The work was slow. For 10 years, working alone nearly every day, 8 to 12 hours at a stretch, Woese hunched over a light table scrutinizing the bar-code-like patterns on thin photographic film. The patterns represented the rRNA. The first gene took him a year to sequence—work that today can be done in days. By 1976 he had sequenced the ribosomal genes of 60 bacteria.
In April of that year, Ralph Wolfe, a long-time colleague and microbiologist in LAS, presented Woese with the organism that would alter the study of evolution. Wolfe had been studying a group of organisms called methanogens, which produce methane gas—the "marsh gas" that hangs over swamps. Although methanogens look the same as bacteria when viewed under a microscope, their biochemical behavior is much different. "We had no idea where they fit in among the bacteria," recalls Wolfe. "So I gave some to Woese to look at. A few days later he came walking down the hall, shaking his head, because they were like no other life form he'd seen. He reran the tests, eliminating any potential sources of error, and got the same results. They were neither prokaryotes nor eukaryotes, they were a whole new domain."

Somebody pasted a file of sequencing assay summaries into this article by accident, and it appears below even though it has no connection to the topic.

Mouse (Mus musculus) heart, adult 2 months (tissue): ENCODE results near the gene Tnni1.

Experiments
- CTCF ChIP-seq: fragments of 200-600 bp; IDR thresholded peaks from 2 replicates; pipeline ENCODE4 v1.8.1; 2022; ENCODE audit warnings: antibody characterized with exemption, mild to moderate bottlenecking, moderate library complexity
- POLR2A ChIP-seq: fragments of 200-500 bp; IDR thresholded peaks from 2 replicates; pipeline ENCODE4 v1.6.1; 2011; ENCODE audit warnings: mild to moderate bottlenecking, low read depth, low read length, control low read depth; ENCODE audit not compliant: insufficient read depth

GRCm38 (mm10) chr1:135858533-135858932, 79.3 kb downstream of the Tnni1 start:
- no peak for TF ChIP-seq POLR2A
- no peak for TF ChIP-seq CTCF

Norman Pace recalls Woese's reaction: "It was like he had seen the face of God in a microscope."
When Woese issued a news release in 1977 announcing his discovery of this third domain of life, other microbiologists didn't share his revelation. After a flurry of newspaper stories, interest in Woese's work evaporated. Replacing it was a bitter, decade-long battle between him and "the old guard" of microbiology. Wolfe was advised by a prominent Nobel laureate to distance himself from Woese's work for the sake of his career.
Some scientists ascribe the animosity between Woese and other biologists to the esoteric techniques Woese was using—he was one of maybe three scientists in the world who had mastered the laborious sequencing techniques then available. Others attribute it to Woese's loner personality, which was deeply wounded by rejection. Woese believes the cool response he received from the biological community was simply the price one pays for overturning established dogma.